Australian Road Rules
The Australian Road Rules are a set of model road rules developed by the National Road Transport Commission which form the basis for state and territory road rules across Australia. The first edition of the rules was published on 19 October 1999, after decades of working towards a shared road safety policy with officials from jurisdictions across Australia.
Australia's Constitution does not provide the federal Parliament legislative power for road transport law. As such, road laws are the responsibility of state and territory parliaments. Historically, there were many differences between the eight sets of traffic rules in force in Australia, for example, the penalties for traffic offences varied and there were differing rules governing the approach to intersections. Calls for a set of uniform road rules for Australia came as early as 1933.
According to Shepherd and Calvert, the first genuine attempt to establish national Road Rules was in 1947 when Australian transport ministers (constituted as the Australian Transport Advisory Council) established the Australian Road Traffic Code Committee. The first version of a National Traffic Code was issued in 1958 and the last in 1988. Shepherd and Calvert reported that it was not applied uniformly across the country: some jurisdictions adopted parts of the Code; others ignored significant parts of it. In 1963 Richard Kingsland, then Secretary of the Department of the Interior, convened the 13th meeting of the Australian Road Traffic Committee and called for states to be flexible and to compromise to achieve a national traffic code. By 1965, the Australian Transport Advisory Council had prepared recommendations for nationwide standards for a national road law, for considerations by the states.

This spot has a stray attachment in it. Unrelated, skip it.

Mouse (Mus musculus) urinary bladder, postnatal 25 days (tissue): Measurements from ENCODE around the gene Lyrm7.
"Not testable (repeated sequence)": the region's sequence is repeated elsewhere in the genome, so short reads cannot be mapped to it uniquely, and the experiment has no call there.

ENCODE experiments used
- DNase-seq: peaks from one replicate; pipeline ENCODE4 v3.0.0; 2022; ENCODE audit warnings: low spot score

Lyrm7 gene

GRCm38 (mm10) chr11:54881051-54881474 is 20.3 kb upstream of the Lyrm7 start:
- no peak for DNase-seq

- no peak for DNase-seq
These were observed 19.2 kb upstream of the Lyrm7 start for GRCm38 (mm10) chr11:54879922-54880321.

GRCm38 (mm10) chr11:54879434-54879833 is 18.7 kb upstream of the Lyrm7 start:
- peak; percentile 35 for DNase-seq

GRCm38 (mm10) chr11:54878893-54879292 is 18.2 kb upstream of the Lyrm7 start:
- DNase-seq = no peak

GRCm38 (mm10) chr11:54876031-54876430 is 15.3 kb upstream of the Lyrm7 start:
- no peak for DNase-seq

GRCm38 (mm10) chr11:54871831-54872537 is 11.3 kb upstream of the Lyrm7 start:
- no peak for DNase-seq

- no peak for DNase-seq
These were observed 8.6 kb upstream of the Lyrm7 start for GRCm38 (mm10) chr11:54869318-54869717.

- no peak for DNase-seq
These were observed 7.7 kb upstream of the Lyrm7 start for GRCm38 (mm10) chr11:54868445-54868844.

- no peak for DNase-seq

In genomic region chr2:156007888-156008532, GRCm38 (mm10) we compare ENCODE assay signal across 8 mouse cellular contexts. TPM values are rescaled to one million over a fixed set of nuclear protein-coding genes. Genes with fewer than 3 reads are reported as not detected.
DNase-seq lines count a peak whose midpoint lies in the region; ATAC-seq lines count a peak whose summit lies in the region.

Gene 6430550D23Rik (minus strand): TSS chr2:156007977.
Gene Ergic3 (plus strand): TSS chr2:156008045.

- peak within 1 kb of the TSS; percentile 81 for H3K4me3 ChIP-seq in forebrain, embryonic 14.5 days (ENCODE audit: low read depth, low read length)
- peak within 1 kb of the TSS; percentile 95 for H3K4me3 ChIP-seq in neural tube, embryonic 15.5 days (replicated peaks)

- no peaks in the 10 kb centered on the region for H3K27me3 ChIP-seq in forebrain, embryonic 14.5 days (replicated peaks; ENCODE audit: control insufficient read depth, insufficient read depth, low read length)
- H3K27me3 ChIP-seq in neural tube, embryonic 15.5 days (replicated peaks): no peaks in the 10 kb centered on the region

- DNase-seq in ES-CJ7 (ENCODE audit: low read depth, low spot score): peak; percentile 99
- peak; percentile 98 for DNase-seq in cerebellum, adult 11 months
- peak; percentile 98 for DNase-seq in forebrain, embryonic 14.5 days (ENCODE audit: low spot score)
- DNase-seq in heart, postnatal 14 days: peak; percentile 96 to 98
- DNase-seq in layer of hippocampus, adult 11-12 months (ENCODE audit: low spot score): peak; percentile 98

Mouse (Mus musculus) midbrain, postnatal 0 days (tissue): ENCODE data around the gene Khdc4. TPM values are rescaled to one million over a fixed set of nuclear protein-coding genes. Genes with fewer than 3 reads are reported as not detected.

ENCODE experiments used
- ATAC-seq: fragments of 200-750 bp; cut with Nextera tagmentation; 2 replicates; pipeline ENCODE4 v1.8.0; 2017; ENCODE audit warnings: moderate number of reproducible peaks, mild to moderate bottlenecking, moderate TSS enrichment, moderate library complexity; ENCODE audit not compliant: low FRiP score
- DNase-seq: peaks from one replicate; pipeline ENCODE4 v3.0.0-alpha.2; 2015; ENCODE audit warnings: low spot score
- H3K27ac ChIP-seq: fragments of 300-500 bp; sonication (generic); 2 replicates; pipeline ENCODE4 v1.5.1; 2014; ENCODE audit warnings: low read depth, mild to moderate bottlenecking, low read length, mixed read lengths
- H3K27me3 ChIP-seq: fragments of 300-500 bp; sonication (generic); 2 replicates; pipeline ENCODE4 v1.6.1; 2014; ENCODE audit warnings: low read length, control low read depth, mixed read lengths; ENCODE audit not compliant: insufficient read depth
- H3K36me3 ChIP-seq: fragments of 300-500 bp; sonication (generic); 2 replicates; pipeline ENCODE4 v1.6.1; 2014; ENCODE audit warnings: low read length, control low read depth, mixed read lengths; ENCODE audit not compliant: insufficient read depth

The Australian Road Rules project was established in the early 1990s, aimed at establishing a model set of road rules that states and territories across Australia could adopt in their local laws to create improved national uniformity or consistency. Responsibility for the project was passed to the National Road Transport Commission in 1995.